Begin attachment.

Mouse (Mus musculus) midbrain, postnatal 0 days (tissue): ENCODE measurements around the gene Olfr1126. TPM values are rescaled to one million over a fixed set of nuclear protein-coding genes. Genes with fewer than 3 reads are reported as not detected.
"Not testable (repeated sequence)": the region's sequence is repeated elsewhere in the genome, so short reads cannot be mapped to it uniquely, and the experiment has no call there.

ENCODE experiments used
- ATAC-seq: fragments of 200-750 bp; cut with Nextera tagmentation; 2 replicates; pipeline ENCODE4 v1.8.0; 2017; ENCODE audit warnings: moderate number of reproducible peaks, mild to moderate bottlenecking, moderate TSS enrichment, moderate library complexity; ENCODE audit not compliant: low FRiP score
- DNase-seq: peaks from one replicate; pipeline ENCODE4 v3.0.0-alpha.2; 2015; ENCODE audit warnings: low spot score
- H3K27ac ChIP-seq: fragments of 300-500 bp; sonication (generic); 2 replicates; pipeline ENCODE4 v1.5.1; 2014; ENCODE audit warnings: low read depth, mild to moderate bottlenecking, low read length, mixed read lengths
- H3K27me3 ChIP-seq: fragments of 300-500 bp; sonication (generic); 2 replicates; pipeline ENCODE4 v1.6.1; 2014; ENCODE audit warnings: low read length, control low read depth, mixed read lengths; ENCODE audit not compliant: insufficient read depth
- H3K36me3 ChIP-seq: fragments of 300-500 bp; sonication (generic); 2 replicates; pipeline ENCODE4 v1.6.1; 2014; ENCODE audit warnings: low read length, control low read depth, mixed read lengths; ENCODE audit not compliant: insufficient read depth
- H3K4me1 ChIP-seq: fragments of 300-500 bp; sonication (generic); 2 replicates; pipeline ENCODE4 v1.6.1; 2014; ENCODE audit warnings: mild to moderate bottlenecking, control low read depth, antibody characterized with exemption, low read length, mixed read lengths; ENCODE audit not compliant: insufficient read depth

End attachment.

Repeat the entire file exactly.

Mouse (Mus musculus) midbrain, postnatal 0 days (tissue): ENCODE measurements around the gene Olfr1126. TPM values are rescaled to one million over a fixed set of nuclear protein-coding genes. Genes with fewer than 3 reads are reported as not detected.
"Not testable (repeated sequence)": the region's sequence is repeated elsewhere in the genome, so short reads cannot be mapped to it uniquely, and the experiment has no call there.

ENCODE experiments used
- ATAC-seq: fragments of 200-750 bp; cut with Nextera tagmentation; 2 replicates; pipeline ENCODE4 v1.8.0; 2017; ENCODE audit warnings: moderate number of reproducible peaks, mild to moderate bottlenecking, moderate TSS enrichment, moderate library complexity; ENCODE audit not compliant: low FRiP score
- DNase-seq: peaks from one replicate; pipeline ENCODE4 v3.0.0-alpha.2; 2015; ENCODE audit warnings: low spot score
- H3K27ac ChIP-seq: fragments of 300-500 bp; sonication (generic); 2 replicates; pipeline ENCODE4 v1.5.1; 2014; ENCODE audit warnings: low read depth, mild to moderate bottlenecking, low read length, mixed read lengths
- H3K27me3 ChIP-seq: fragments of 300-500 bp; sonication (generic); 2 replicates; pipeline ENCODE4 v1.6.1; 2014; ENCODE audit warnings: low read length, control low read depth, mixed read lengths; ENCODE audit not compliant: insufficient read depth
- H3K36me3 ChIP-seq: fragments of 300-500 bp; sonication (generic); 2 replicates; pipeline ENCODE4 v1.6.1; 2014; ENCODE audit warnings: low read length, control low read depth, mixed read lengths; ENCODE audit not compliant: insufficient read depth
- H3K4me1 ChIP-seq: fragments of 300-500 bp; sonication (generic); 2 replicates; pipeline ENCODE4 v1.6.1; 2014; ENCODE audit warnings: mild to moderate bottlenecking, control low read depth, antibody characterized with exemption, low read length, mixed read lengths; ENCODE audit not compliant: insufficient read depth